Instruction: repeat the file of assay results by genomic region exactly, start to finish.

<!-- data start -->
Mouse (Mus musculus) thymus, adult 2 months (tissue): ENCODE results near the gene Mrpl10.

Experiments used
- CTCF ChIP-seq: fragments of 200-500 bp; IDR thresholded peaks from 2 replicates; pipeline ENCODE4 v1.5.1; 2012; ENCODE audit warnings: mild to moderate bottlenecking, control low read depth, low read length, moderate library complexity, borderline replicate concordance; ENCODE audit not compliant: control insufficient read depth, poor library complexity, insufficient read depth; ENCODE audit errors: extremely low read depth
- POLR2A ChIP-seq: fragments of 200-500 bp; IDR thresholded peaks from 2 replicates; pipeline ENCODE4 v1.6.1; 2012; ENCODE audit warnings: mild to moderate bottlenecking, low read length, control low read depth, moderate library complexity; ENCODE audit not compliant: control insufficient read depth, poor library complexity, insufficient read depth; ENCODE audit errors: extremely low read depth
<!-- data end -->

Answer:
Mouse (Mus musculus) thymus, adult 2 months (tissue): ENCODE results near the gene Mrpl10.

Experiments used
- CTCF ChIP-seq: fragments of 200-500 bp; IDR thresholded peaks from 2 replicates; pipeline ENCODE4 v1.5.1; 2012; ENCODE audit warnings: mild to moderate bottlenecking, control low read depth, low read length, moderate library complexity, borderline replicate concordance; ENCODE audit not compliant: control insufficient read depth, poor library complexity, insufficient read depth; ENCODE audit errors: extremely low read depth
- POLR2A ChIP-seq: fragments of 200-500 bp; IDR thresholded peaks from 2 replicates; pipeline ENCODE4 v1.6.1; 2012; ENCODE audit warnings: mild to moderate bottlenecking, low read length, control low read depth, moderate library complexity; ENCODE audit not compliant: control insufficient read depth, poor library complexity, insufficient read depth; ENCODE audit errors: extremely low read depth